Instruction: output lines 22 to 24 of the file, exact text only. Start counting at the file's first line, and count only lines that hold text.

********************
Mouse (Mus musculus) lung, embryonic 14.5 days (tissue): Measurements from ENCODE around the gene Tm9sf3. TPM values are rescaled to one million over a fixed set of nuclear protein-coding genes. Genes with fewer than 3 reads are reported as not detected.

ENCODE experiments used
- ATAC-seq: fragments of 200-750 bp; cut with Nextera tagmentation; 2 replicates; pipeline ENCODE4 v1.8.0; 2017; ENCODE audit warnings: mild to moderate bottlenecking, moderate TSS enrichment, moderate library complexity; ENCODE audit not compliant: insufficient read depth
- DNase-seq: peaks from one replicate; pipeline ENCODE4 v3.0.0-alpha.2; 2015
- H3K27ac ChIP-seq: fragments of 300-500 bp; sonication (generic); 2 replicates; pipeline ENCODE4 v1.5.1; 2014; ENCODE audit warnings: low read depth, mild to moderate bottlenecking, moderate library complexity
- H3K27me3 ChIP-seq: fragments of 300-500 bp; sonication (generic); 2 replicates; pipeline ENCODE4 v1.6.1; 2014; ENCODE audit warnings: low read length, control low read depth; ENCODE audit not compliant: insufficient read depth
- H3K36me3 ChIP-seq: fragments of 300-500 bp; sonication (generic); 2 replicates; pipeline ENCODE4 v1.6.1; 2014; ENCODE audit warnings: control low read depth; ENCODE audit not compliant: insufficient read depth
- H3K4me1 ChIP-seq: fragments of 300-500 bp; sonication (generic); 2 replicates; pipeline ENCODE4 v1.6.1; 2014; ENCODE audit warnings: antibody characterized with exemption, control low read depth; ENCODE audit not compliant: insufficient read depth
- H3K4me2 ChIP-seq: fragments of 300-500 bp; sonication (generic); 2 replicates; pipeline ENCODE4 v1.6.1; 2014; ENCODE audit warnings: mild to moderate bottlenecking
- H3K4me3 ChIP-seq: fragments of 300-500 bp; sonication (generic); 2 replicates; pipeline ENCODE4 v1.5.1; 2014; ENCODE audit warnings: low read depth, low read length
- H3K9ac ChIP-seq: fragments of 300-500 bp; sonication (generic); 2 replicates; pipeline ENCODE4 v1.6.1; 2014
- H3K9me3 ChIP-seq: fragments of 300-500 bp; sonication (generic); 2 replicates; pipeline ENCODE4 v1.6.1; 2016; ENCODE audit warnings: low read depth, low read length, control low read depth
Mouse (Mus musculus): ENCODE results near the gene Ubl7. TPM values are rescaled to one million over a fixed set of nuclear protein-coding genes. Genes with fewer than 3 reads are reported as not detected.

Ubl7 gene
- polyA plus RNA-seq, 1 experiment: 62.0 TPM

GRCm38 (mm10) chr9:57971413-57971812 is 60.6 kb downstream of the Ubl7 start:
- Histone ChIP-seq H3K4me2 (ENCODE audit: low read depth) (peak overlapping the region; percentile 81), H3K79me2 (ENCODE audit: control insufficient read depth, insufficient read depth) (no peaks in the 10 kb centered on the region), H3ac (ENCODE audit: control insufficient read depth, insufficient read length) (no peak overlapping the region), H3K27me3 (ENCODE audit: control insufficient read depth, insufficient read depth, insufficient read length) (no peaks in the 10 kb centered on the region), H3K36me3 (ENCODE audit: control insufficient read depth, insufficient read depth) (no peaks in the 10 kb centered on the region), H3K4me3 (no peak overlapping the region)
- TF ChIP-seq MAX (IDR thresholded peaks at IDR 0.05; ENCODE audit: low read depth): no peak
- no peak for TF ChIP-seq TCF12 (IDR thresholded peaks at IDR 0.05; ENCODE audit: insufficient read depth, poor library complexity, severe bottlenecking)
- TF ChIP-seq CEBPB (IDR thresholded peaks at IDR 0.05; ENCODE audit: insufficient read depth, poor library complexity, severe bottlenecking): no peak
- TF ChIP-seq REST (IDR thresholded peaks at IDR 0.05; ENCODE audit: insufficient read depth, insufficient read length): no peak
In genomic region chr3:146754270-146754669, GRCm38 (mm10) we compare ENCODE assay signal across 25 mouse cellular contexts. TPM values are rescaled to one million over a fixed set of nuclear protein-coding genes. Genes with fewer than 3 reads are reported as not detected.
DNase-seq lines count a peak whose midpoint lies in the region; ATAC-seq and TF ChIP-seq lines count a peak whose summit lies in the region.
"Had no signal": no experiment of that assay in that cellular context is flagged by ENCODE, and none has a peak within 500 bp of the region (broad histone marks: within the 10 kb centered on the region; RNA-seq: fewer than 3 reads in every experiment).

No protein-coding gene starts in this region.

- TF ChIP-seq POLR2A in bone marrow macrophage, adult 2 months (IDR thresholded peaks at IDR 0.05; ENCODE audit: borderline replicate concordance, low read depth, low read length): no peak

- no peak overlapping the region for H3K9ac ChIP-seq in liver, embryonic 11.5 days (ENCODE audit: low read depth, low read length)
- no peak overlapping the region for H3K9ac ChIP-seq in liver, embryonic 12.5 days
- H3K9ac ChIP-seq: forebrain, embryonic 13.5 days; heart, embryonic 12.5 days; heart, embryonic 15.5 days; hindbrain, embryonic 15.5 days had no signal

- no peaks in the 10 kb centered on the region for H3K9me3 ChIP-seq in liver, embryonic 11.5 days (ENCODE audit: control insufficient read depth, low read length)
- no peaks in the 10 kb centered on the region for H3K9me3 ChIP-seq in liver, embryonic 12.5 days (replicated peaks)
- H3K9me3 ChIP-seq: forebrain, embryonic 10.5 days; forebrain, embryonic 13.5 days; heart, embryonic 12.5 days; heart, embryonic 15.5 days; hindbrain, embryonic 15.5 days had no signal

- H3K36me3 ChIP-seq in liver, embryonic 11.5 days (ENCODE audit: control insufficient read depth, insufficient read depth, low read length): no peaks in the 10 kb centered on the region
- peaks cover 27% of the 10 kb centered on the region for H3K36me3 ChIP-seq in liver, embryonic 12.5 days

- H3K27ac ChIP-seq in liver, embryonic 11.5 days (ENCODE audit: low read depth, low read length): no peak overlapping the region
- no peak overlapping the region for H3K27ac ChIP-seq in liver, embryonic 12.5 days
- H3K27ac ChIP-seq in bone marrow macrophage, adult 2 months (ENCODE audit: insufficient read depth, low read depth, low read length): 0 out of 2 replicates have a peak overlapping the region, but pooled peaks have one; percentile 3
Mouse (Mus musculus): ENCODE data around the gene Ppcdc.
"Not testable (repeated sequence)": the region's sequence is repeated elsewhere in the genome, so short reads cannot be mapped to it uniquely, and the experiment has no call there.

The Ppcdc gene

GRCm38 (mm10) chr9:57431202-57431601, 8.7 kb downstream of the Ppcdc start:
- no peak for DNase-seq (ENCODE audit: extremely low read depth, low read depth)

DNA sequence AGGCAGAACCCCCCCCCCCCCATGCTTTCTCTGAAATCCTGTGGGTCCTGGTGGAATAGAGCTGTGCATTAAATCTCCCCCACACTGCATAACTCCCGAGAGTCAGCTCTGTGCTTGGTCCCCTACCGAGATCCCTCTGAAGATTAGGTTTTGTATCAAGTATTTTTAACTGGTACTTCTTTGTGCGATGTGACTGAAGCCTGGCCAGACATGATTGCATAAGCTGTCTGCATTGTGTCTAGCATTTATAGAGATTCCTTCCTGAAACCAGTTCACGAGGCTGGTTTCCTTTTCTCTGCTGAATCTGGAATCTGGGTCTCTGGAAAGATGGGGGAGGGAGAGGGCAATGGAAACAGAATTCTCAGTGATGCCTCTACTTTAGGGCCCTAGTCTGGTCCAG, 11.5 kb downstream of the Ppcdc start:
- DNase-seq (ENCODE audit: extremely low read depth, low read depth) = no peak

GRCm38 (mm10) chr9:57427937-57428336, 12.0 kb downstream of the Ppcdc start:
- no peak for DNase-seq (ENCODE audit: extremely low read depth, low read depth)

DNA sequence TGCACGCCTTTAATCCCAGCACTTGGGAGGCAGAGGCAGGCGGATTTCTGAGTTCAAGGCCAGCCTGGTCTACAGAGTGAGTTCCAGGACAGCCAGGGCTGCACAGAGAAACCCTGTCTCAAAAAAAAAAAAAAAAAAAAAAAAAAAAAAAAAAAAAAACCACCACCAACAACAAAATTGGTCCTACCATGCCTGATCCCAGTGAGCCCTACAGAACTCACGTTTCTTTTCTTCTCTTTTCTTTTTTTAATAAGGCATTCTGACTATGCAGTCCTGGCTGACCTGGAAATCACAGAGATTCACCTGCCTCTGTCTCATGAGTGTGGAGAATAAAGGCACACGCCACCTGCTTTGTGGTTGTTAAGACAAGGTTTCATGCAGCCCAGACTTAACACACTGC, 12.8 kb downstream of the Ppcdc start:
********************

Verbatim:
In genomic region chr3:146754270-146754669, GRCm38 (mm10) we compare ENCODE assay signal across 25 mouse cellular contexts. TPM values are rescaled to one million over a fixed set of nuclear protein-coding genes. Genes with fewer than 3 reads are reported as not detected.
DNase-seq lines count a peak whose midpoint lies in the region; ATAC-seq and TF ChIP-seq lines count a peak whose summit lies in the region.
"Had no signal": no experiment of that assay in that cellular context is flagged by ENCODE, and none has a peak within 500 bp of the region (broad histone marks: within the 10 kb centered on the region; RNA-seq: fewer than 3 reads in every experiment).